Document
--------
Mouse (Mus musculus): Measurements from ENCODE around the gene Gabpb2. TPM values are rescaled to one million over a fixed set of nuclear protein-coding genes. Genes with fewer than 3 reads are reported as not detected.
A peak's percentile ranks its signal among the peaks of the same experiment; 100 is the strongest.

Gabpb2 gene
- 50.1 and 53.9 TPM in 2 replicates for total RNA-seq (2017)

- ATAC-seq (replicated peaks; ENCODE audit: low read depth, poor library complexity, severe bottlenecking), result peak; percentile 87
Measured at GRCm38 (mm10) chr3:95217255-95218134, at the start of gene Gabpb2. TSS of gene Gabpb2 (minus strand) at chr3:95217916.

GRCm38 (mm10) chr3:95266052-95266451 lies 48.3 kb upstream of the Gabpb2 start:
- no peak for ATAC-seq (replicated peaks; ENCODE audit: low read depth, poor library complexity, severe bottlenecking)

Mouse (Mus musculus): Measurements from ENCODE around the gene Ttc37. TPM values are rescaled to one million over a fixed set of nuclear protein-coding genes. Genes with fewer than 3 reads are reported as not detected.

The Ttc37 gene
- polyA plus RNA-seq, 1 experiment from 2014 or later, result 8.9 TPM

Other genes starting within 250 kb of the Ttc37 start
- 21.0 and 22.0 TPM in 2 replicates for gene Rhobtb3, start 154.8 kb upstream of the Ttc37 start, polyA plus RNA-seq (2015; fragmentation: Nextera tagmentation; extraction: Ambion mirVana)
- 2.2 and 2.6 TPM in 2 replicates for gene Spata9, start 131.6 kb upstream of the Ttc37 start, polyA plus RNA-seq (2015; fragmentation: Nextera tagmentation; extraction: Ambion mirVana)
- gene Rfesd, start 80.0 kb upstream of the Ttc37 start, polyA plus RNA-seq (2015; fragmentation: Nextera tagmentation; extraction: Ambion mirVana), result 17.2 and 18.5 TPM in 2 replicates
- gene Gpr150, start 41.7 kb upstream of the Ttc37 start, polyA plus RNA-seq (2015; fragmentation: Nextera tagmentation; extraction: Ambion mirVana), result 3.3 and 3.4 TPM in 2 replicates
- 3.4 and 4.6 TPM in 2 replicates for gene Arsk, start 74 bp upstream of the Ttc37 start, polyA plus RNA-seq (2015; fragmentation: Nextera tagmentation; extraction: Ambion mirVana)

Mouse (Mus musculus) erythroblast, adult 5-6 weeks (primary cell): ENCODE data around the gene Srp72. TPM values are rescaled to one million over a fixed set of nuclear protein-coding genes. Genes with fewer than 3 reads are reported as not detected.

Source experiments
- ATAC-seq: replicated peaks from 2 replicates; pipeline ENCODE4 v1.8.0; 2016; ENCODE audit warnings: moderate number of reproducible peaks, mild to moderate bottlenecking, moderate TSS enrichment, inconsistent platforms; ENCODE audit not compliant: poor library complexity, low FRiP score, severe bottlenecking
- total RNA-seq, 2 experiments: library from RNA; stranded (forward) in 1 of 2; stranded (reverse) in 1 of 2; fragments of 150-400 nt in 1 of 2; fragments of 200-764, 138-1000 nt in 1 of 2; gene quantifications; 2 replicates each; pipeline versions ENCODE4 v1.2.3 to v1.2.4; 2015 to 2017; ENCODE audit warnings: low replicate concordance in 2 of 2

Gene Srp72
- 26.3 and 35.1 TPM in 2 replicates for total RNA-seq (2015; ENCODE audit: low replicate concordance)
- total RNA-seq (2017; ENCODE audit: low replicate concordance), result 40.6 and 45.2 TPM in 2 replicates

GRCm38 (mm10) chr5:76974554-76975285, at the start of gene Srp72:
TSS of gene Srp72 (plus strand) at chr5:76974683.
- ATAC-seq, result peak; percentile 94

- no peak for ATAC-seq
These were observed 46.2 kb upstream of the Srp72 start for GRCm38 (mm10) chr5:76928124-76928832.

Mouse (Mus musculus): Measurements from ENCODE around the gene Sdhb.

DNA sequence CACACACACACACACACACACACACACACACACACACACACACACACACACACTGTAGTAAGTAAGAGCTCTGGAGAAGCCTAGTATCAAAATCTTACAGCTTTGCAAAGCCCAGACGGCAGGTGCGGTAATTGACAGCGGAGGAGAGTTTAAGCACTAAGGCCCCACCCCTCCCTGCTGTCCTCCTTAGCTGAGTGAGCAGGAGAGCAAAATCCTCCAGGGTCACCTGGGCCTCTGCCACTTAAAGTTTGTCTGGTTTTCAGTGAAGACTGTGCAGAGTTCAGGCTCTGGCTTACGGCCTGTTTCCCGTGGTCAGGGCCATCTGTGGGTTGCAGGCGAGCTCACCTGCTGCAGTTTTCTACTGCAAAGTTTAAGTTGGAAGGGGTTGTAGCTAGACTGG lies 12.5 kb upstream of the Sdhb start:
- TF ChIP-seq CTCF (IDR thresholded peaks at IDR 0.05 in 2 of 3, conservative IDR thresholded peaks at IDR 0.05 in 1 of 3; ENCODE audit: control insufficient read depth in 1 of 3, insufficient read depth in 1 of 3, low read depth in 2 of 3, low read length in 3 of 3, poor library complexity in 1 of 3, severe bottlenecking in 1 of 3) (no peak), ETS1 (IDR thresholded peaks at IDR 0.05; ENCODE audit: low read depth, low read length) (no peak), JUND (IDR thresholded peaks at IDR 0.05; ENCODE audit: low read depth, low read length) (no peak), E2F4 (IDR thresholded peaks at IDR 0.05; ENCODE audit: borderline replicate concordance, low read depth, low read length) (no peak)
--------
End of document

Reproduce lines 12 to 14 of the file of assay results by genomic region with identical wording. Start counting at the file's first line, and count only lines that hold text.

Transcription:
Other genes starting within 250 kb of the Ttc37 start
- 21.0 and 22.0 TPM in 2 replicates for gene Rhobtb3, start 154.8 kb upstream of the Ttc37 start, polyA plus RNA-seq (2015; fragmentation: Nextera tagmentation; extraction: Ambion mirVana)
- 2.2 and 2.6 TPM in 2 replicates for gene Spata9, start 131.6 kb upstream of the Ttc37 start, polyA plus RNA-seq (2015; fragmentation: Nextera tagmentation; extraction: Ambion mirVana)